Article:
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Adult learners’ experiences of a literacy programme in the southern United States: an interview based study

Hart, Bernadette (2017) Adult learners’ experiences of a literacy programme in the southern United States: an interview based study. Masters thesis (MA), Manchester Metropolitan University.

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Abstract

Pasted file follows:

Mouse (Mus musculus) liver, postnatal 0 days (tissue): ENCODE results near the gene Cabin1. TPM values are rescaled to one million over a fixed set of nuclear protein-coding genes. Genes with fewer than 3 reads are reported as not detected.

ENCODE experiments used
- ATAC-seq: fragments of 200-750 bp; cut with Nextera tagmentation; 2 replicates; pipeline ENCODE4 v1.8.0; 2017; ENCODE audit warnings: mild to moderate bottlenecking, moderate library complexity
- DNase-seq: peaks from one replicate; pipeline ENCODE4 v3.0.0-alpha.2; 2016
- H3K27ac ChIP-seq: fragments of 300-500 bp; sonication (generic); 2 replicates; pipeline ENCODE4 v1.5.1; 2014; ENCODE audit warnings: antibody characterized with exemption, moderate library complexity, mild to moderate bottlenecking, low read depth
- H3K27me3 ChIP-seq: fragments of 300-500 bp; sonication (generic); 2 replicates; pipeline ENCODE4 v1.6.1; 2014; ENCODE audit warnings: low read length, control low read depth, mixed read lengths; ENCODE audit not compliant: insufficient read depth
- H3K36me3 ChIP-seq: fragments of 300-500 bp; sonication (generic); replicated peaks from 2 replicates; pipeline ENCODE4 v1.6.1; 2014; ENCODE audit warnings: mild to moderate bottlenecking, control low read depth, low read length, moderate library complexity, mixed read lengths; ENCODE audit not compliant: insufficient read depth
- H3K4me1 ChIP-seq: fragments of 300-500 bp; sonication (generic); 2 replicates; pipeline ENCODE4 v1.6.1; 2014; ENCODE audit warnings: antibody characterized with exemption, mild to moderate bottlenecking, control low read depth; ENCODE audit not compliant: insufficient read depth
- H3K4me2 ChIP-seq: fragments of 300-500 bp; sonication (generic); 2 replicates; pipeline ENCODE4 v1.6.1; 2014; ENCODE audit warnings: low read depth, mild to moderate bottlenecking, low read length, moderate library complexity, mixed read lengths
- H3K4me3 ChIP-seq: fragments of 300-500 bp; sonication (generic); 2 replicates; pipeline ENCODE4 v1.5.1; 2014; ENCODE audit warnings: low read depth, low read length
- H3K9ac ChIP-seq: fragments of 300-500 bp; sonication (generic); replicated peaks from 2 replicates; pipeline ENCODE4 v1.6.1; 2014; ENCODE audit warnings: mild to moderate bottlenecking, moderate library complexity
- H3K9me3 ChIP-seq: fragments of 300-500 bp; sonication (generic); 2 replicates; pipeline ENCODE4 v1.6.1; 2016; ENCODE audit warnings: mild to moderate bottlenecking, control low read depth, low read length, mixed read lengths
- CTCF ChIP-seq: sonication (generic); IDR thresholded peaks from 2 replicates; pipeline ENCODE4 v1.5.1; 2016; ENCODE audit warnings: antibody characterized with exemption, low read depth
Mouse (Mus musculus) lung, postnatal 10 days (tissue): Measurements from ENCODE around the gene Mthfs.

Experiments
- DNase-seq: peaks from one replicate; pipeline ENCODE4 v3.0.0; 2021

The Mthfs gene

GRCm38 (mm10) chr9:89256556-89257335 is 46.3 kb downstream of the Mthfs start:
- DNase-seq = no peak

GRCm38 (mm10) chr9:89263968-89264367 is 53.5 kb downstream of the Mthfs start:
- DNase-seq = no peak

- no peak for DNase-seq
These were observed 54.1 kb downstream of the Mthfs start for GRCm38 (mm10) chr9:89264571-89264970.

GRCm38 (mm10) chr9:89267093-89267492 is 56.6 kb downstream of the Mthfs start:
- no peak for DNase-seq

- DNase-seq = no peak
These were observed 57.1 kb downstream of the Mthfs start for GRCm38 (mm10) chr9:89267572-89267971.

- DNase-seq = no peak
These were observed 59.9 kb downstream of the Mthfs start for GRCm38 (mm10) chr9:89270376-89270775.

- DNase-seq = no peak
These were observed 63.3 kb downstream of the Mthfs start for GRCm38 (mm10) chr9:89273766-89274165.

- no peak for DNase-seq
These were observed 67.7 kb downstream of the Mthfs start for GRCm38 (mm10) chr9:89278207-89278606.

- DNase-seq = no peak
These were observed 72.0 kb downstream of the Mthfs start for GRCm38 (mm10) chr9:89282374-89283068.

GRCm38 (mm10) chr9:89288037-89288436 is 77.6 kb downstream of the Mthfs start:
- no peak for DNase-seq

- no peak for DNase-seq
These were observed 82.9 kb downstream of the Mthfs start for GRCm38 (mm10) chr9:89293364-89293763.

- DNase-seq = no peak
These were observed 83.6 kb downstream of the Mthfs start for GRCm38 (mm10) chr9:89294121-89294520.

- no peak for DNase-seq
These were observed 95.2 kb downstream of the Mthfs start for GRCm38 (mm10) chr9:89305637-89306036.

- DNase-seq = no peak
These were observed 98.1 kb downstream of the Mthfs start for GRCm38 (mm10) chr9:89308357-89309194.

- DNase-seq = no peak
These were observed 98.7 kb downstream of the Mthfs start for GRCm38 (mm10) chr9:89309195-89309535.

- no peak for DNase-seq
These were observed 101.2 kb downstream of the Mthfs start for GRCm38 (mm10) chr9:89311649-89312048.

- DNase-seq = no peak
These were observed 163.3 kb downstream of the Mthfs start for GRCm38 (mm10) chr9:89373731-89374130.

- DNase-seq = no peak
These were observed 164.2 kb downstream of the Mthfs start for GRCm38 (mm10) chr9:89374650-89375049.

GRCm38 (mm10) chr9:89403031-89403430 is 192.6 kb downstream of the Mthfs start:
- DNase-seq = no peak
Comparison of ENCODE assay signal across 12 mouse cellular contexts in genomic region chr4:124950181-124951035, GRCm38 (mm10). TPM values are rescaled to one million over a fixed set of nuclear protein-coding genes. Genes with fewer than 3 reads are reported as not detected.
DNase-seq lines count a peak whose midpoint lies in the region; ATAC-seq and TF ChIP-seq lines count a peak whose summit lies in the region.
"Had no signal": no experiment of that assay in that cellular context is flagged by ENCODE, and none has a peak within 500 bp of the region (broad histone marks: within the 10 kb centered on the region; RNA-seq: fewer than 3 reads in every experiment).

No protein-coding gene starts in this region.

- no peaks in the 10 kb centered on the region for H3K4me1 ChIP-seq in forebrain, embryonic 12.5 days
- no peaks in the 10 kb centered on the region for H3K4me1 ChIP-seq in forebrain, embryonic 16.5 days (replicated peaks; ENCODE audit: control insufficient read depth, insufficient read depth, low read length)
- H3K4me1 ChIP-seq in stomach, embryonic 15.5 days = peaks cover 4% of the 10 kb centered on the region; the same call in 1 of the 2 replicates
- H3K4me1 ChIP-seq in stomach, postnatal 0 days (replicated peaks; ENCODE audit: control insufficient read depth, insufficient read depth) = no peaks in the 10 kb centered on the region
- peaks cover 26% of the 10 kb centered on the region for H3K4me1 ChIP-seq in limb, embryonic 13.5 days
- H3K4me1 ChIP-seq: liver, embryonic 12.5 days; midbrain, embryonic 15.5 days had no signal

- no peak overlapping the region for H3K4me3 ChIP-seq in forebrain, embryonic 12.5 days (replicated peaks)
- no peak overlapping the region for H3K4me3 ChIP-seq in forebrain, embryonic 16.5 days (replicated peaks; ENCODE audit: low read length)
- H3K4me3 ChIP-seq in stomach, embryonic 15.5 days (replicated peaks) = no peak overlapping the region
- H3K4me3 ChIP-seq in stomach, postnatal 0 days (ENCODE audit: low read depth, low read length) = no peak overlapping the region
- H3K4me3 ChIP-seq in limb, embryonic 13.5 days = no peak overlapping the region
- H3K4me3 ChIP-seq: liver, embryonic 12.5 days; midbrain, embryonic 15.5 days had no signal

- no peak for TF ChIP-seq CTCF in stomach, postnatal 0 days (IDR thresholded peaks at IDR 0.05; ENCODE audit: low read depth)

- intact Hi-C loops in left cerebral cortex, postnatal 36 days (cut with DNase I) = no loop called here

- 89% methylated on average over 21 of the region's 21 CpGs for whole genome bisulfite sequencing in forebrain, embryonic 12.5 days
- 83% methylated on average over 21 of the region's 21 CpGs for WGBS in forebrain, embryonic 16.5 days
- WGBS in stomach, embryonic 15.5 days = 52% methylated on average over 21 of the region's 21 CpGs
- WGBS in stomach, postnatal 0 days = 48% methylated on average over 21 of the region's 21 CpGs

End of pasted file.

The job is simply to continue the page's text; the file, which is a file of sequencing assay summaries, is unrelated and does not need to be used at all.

The thesis investigates the experiences of a group of students following an adult literacy programme in a Southern State of the US. It grew out of reservations about the aims, pedagogy and structure of this and similar programmes, and a desire to explore the potential of a more holistic approach, which would take account of the personal experience and the cultural context of adult learners. An interview study was conducted with six adults who were participating in the selected literacy programme. The study was guided by the following research questions: 1. How did students’ personal experiences of literacy affect their success or otherwise on the adult literacy programme? 2. How did the literacy programme connect, or fail to connect, with students’ personal experiences? 3. What are the implications for curriculum and pedagogy in adult literacy programmes? The overall orientation of the study was broadly ethnographic, in that it was interested in the perspectives, beliefs, family background and cultural histories of the participants, and the meanings that they themselves attributed to literacy. Issues of empowerment, identity, pedagogy and achievement (or lack of it) were pursued. The resulting interviews provided a rich source of data, which were analysed using grounded theory, in the attempt to minimise the influence of the researcher’s values and stay close to the participants’ accounts. Key themes from the analysis included:  The significance of affect and emotion  The intergenerational transmission of failure  How to convert positive attitudes into achievement  The significance, and the problematics, of personal experience  Resistance to writing  ‘Unacknowledged’ literacies. Above all, the research indicated that attitudes, identity and achievement were inextricably bound up with issues of race, class, poverty and the history of segregation in the South. The thesis considers the implications for curriculum and pedagogy in adult literacy programmes: in particular, how literacy programmes can be better tailored to the needs of adult literacy learners as part of a local community, and tackle issues of equality and access within that community.

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